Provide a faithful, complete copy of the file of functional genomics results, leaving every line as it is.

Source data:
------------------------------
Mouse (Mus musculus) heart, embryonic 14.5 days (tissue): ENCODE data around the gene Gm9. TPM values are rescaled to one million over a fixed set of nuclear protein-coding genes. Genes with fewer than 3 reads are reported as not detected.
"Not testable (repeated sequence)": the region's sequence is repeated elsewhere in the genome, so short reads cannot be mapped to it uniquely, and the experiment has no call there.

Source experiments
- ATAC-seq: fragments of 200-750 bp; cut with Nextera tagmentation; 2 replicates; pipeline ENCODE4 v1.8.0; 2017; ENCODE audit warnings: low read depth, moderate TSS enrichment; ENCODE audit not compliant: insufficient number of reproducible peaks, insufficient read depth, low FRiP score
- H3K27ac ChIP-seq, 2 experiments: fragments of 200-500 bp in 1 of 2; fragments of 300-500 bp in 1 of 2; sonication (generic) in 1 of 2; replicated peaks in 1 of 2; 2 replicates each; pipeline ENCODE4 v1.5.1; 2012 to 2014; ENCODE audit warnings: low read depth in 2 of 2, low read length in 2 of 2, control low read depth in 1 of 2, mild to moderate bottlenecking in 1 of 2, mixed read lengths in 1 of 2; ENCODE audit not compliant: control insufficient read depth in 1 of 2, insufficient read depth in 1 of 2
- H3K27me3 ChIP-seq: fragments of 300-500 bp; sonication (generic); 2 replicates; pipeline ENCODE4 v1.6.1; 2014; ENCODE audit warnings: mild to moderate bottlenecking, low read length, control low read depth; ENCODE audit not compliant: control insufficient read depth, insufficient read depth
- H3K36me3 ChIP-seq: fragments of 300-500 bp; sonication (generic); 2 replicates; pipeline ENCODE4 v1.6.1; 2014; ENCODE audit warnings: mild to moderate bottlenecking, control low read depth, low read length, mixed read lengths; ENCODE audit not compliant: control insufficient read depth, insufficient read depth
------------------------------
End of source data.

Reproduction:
Mouse (Mus musculus) heart, embryonic 14.5 days (tissue): ENCODE data around the gene Gm9. TPM values are rescaled to one million over a fixed set of nuclear protein-coding genes. Genes with fewer than 3 reads are reported as not detected.
"Not testable (repeated sequence)": the region's sequence is repeated elsewhere in the genome, so short reads cannot be mapped to it uniquely, and the experiment has no call there.

Source experiments
- ATAC-seq: fragments of 200-750 bp; cut with Nextera tagmentation; 2 replicates; pipeline ENCODE4 v1.8.0; 2017; ENCODE audit warnings: low read depth, moderate TSS enrichment; ENCODE audit not compliant: insufficient number of reproducible peaks, insufficient read depth, low FRiP score
- H3K27ac ChIP-seq, 2 experiments: fragments of 200-500 bp in 1 of 2; fragments of 300-500 bp in 1 of 2; sonication (generic) in 1 of 2; replicated peaks in 1 of 2; 2 replicates each; pipeline ENCODE4 v1.5.1; 2012 to 2014; ENCODE audit warnings: low read depth in 2 of 2, low read length in 2 of 2, control low read depth in 1 of 2, mild to moderate bottlenecking in 1 of 2, mixed read lengths in 1 of 2; ENCODE audit not compliant: control insufficient read depth in 1 of 2, insufficient read depth in 1 of 2
- H3K27me3 ChIP-seq: fragments of 300-500 bp; sonication (generic); 2 replicates; pipeline ENCODE4 v1.6.1; 2014; ENCODE audit warnings: mild to moderate bottlenecking, low read length, control low read depth; ENCODE audit not compliant: control insufficient read depth, insufficient read depth
- H3K36me3 ChIP-seq: fragments of 300-500 bp; sonication (generic); 2 replicates; pipeline ENCODE4 v1.6.1; 2014; ENCODE audit warnings: mild to moderate bottlenecking, control low read depth, low read length, mixed read lengths; ENCODE audit not compliant: control insufficient read depth, insufficient read depth